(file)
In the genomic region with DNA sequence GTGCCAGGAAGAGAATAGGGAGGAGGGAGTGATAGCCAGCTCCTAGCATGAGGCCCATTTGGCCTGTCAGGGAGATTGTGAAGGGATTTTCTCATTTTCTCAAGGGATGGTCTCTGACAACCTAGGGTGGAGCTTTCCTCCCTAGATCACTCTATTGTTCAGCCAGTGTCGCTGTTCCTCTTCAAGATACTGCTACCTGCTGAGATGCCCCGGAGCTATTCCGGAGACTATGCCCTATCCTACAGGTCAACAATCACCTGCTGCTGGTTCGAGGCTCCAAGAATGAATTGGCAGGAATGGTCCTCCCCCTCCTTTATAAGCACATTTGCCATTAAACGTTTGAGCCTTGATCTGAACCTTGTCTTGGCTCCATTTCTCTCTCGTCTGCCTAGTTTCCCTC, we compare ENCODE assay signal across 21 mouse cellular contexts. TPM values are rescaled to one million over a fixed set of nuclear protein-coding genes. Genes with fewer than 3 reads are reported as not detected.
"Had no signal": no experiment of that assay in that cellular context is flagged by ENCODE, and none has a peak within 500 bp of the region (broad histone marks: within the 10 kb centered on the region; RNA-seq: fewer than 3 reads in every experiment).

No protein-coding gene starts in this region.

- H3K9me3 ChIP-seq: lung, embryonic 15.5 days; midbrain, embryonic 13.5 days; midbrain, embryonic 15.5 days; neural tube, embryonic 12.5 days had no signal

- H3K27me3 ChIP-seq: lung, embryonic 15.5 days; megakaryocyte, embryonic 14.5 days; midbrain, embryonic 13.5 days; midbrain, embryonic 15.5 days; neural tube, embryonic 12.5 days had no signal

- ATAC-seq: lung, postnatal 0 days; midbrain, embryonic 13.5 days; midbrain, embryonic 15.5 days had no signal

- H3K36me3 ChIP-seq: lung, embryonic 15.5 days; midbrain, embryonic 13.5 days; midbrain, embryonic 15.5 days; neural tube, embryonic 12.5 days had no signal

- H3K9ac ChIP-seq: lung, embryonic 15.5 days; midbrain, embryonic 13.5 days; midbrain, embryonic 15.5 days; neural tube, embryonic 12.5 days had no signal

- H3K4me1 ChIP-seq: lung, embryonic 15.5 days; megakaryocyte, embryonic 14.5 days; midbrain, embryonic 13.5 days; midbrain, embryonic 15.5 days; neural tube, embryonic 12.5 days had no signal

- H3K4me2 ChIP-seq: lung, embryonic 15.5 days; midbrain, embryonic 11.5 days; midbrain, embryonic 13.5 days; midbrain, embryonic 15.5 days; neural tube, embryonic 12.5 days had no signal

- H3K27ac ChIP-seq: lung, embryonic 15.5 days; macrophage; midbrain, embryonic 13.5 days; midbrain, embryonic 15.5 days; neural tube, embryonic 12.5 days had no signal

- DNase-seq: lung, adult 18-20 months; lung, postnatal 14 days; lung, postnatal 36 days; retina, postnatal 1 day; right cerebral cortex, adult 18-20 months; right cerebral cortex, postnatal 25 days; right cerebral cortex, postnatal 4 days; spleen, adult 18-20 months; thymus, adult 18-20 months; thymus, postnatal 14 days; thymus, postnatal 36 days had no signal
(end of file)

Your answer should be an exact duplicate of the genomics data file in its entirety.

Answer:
In the genomic region with DNA sequence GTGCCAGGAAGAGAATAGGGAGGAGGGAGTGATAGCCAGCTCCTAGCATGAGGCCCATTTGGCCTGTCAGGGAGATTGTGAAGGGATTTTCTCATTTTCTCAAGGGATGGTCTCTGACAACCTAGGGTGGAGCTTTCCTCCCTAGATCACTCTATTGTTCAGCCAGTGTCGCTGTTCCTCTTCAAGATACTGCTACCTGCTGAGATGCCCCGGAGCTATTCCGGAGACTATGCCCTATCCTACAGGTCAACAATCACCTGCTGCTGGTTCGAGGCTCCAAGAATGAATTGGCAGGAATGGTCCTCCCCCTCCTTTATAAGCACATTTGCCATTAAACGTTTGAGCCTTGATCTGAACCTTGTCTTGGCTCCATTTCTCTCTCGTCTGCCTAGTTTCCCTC, we compare ENCODE assay signal across 21 mouse cellular contexts. TPM values are rescaled to one million over a fixed set of nuclear protein-coding genes. Genes with fewer than 3 reads are reported as not detected.
"Had no signal": no experiment of that assay in that cellular context is flagged by ENCODE, and none has a peak within 500 bp of the region (broad histone marks: within the 10 kb centered on the region; RNA-seq: fewer than 3 reads in every experiment).

No protein-coding gene starts in this region.

- H3K9me3 ChIP-seq: lung, embryonic 15.5 days; midbrain, embryonic 13.5 days; midbrain, embryonic 15.5 days; neural tube, embryonic 12.5 days had no signal

- H3K27me3 ChIP-seq: lung, embryonic 15.5 days; megakaryocyte, embryonic 14.5 days; midbrain, embryonic 13.5 days; midbrain, embryonic 15.5 days; neural tube, embryonic 12.5 days had no signal

- ATAC-seq: lung, postnatal 0 days; midbrain, embryonic 13.5 days; midbrain, embryonic 15.5 days had no signal

- H3K36me3 ChIP-seq: lung, embryonic 15.5 days; midbrain, embryonic 13.5 days; midbrain, embryonic 15.5 days; neural tube, embryonic 12.5 days had no signal

- H3K9ac ChIP-seq: lung, embryonic 15.5 days; midbrain, embryonic 13.5 days; midbrain, embryonic 15.5 days; neural tube, embryonic 12.5 days had no signal

- H3K4me1 ChIP-seq: lung, embryonic 15.5 days; megakaryocyte, embryonic 14.5 days; midbrain, embryonic 13.5 days; midbrain, embryonic 15.5 days; neural tube, embryonic 12.5 days had no signal

- H3K4me2 ChIP-seq: lung, embryonic 15.5 days; midbrain, embryonic 11.5 days; midbrain, embryonic 13.5 days; midbrain, embryonic 15.5 days; neural tube, embryonic 12.5 days had no signal

- H3K27ac ChIP-seq: lung, embryonic 15.5 days; macrophage; midbrain, embryonic 13.5 days; midbrain, embryonic 15.5 days; neural tube, embryonic 12.5 days had no signal

- DNase-seq: lung, adult 18-20 months; lung, postnatal 14 days; lung, postnatal 36 days; retina, postnatal 1 day; right cerebral cortex, adult 18-20 months; right cerebral cortex, postnatal 25 days; right cerebral cortex, postnatal 4 days; spleen, adult 18-20 months; thymus, adult 18-20 months; thymus, postnatal 14 days; thymus, postnatal 36 days had no signal